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British industrialization in the eighteenth and nineteenth centuries

British industrialisation in the eighteenth and nineteenth centuries

(Dr L Shaw-Taylor and Dr S Horrell)

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Until very around 1800 economic growth was the exception not the rule and all economies were very poor by today’s standards. Malthusian pressures were the norm and increases in population were normally accompanied by declines in living standards.  The Industrial Revolution saw the British economy escape from Malthusian constraints and marks the world’s first transition to modern economic growth.  The course considers the processes by which Britain became the first nation to overcome growth constraints and embark on a path of sustained expansion of per capita income. It looks at the roles played by structural change, new sources of energy and raw materials, agricultural improvement, high wages, new technology, changes in labour supply and much else.  The course covers key debates both on the causes of industrialisation and the consequences for the people who lived through it. It looks at the following main topics: 

  1. Industrialisation – introduction to the course.
  2. Explaining the population explosion.
  3. Quantifying Economic Growth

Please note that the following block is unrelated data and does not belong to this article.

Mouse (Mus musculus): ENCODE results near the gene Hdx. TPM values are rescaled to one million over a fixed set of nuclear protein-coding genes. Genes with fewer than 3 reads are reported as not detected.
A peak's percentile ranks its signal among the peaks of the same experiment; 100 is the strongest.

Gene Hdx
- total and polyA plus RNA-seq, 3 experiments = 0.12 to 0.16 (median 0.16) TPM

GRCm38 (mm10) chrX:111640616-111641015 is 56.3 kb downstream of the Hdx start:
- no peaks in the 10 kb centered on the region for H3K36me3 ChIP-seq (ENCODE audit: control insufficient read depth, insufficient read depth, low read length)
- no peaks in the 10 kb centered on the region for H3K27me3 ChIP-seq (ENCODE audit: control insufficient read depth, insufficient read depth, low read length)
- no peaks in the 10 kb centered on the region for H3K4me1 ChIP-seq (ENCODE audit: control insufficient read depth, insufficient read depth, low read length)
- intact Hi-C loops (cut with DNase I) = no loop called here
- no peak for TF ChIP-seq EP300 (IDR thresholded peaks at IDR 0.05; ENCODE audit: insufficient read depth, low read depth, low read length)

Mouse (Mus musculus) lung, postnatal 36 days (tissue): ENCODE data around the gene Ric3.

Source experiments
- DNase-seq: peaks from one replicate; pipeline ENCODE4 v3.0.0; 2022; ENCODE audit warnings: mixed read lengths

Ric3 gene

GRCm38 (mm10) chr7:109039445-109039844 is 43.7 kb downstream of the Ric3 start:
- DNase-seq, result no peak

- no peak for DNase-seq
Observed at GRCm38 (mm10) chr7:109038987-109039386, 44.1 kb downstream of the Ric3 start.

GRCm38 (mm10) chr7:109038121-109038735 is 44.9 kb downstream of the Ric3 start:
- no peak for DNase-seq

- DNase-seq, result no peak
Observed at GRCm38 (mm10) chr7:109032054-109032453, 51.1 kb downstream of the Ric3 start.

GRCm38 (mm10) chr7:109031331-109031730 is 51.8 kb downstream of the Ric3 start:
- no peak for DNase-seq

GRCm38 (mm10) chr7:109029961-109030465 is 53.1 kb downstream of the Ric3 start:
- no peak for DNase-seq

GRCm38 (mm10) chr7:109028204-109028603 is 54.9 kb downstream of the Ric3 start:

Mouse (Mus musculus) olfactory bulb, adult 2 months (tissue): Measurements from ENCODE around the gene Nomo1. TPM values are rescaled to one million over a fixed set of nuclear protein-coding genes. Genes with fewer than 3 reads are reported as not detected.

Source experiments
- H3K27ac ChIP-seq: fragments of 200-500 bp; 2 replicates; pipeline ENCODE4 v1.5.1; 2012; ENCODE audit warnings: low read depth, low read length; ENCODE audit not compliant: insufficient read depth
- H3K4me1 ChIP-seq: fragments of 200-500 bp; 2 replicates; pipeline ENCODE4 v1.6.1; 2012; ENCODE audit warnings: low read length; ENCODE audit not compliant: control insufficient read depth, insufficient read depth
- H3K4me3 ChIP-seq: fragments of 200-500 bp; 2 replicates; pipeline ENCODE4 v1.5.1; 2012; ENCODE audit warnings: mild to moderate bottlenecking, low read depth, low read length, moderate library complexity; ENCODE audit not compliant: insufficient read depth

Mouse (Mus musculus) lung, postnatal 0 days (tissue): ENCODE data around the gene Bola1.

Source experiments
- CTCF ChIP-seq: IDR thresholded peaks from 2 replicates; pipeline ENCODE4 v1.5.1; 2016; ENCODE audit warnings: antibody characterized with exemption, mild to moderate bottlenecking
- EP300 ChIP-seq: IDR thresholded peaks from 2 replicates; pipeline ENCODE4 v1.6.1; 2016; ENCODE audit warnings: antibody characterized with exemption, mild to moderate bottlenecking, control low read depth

4. The agricultural revolution
  5. Explaining technological change
  6. An Industrious Revolution?
  7. Industrialisation and women - implications for the measurement of welfare
  8. Industrialisation and the standard of living - qualitative assessments and quantification

Aims of the course

The aims of this course are to introduce students to the main debates, conceptual tools and empirical findings that are central to understanding British economic history during the Industrial Revolution.

Objectives of the course

By the end of this course students should have acquired a good understanding of the key debates surrounding Britain's industrialisation and the welfare implications of the changes that occurred. They should be familiar with the various methodologies and data sources employed and have knowledge of recent empirical findings.

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